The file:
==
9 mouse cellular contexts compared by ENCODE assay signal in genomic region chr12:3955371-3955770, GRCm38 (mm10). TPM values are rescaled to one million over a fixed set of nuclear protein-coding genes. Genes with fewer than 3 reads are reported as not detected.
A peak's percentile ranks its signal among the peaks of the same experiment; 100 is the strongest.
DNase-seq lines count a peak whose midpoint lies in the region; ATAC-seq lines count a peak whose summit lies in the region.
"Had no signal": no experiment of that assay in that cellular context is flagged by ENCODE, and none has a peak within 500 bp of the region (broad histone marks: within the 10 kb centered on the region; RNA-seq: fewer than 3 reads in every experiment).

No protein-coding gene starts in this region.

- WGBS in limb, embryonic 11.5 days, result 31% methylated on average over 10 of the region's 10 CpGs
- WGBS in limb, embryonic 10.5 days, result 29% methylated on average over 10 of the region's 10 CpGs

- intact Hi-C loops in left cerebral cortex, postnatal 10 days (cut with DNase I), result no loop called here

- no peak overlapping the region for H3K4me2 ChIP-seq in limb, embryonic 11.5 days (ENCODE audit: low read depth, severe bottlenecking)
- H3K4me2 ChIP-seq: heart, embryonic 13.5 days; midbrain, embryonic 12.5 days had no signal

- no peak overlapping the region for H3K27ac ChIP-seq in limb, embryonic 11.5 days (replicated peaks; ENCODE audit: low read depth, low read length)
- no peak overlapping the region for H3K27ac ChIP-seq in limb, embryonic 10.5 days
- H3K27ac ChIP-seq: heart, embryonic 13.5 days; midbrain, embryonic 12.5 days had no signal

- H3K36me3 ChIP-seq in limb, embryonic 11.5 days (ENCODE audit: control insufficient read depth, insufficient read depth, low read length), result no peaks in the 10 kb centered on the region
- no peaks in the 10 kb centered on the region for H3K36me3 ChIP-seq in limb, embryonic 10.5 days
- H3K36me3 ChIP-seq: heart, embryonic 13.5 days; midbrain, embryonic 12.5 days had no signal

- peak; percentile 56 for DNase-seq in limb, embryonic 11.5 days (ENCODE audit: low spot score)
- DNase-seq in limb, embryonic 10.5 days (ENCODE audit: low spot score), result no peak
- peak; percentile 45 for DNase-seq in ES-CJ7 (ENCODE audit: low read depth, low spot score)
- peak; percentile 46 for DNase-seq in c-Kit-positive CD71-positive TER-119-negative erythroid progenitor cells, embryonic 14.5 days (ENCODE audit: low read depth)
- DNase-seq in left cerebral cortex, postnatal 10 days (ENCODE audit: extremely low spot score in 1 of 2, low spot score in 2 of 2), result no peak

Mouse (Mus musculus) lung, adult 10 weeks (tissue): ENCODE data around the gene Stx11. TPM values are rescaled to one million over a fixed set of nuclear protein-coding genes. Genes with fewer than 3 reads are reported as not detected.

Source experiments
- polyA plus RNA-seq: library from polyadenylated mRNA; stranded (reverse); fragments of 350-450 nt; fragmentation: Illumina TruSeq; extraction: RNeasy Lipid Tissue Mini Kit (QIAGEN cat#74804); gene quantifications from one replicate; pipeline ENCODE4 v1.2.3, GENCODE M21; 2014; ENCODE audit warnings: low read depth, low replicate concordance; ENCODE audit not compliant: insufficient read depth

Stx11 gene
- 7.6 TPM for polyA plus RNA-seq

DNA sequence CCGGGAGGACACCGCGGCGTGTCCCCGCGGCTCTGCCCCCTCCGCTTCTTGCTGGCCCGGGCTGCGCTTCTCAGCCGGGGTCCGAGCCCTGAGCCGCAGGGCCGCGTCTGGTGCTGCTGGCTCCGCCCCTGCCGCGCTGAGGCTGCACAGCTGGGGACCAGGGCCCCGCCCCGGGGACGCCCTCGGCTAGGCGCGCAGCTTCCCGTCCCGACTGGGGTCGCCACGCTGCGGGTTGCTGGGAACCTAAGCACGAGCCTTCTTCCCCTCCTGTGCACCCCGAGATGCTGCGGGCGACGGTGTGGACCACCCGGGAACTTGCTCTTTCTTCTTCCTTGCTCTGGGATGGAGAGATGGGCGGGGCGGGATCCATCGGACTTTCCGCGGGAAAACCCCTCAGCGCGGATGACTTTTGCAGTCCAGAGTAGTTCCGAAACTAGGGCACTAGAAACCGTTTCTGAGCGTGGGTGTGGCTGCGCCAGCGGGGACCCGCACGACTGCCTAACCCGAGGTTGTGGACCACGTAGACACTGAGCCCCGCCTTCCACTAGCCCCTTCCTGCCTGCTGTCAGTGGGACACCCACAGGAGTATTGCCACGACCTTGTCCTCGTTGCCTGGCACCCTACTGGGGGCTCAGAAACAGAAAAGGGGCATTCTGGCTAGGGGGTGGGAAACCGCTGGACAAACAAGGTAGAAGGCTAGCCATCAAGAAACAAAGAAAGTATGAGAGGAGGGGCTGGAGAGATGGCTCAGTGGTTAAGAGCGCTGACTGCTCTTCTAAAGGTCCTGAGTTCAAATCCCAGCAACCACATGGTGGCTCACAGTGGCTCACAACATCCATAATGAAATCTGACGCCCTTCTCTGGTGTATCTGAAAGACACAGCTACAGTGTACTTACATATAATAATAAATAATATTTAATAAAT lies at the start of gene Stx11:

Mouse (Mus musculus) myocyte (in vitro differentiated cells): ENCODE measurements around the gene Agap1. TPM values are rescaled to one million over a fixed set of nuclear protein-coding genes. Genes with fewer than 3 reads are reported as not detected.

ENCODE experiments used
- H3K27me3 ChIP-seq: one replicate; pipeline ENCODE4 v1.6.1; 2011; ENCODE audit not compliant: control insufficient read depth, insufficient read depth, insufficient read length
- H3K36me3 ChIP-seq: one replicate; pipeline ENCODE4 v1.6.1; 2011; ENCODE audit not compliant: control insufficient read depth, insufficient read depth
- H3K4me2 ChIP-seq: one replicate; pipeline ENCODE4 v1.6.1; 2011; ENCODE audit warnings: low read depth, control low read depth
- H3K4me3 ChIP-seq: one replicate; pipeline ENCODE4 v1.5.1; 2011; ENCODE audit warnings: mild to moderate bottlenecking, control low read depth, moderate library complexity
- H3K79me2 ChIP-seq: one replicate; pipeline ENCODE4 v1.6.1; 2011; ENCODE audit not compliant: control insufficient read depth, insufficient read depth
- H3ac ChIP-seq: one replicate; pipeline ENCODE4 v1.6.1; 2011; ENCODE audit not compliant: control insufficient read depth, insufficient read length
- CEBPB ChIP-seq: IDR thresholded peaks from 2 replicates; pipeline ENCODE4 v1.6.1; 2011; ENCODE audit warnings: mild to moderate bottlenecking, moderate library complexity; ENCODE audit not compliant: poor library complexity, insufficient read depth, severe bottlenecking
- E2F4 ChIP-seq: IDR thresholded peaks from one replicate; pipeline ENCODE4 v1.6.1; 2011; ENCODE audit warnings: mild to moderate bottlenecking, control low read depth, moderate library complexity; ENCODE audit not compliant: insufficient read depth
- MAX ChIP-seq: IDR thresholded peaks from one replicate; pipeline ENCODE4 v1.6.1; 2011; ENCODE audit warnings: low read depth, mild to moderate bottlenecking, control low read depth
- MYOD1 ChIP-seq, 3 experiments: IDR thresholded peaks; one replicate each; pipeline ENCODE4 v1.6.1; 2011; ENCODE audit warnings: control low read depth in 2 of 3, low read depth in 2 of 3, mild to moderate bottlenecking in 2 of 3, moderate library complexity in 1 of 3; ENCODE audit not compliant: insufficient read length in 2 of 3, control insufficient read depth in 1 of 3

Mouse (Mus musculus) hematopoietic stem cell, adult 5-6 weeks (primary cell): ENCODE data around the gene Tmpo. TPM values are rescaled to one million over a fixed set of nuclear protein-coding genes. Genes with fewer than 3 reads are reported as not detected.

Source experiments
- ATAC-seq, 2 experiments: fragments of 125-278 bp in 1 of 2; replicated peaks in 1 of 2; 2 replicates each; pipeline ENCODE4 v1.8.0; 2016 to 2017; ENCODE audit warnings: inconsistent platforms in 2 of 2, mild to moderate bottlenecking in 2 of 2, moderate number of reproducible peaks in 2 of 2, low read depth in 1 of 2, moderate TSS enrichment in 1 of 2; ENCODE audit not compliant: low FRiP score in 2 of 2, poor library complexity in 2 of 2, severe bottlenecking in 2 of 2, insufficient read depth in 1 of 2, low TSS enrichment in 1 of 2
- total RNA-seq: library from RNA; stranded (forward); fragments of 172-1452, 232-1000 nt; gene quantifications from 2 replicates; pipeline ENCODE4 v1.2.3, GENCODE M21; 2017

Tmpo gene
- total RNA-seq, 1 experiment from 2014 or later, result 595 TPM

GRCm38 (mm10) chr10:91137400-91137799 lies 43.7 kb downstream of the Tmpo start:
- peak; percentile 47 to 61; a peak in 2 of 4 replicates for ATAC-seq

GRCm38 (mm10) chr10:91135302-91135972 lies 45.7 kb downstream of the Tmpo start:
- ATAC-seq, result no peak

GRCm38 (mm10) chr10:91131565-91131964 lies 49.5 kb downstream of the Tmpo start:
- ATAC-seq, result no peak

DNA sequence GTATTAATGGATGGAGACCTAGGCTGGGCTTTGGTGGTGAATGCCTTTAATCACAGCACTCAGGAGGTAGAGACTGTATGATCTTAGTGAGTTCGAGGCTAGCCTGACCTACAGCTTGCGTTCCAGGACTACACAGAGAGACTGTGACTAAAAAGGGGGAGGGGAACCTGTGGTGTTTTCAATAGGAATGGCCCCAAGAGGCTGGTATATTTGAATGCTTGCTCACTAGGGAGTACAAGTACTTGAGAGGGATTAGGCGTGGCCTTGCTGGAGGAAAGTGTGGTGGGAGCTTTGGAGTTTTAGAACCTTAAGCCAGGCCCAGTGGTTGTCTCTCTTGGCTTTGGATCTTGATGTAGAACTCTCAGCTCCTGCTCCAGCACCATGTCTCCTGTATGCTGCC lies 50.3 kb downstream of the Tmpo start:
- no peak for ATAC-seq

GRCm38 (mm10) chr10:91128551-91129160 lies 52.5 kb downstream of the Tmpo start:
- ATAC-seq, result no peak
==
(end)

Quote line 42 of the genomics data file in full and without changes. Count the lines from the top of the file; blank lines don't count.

- ATAC-seq, 2 experiments: fragments of 125-278 bp in 1 of 2; replicated peaks in 1 of 2; 2 replicates each; pipeline ENCODE4 v1.8.0; 2016 to 2017; ENCODE audit warnings: inconsistent platforms in 2 of 2, mild to moderate bottlenecking in 2 of 2, moderate number of reproducible peaks in 2 of 2, low read depth in 1 of 2, moderate TSS enrichment in 1 of 2; ENCODE audit not compliant: low FRiP score in 2 of 2, poor library complexity in 2 of 2, severe bottlenecking in 2 of 2, insufficient read depth in 1 of 2, low TSS enrichment in 1 of 2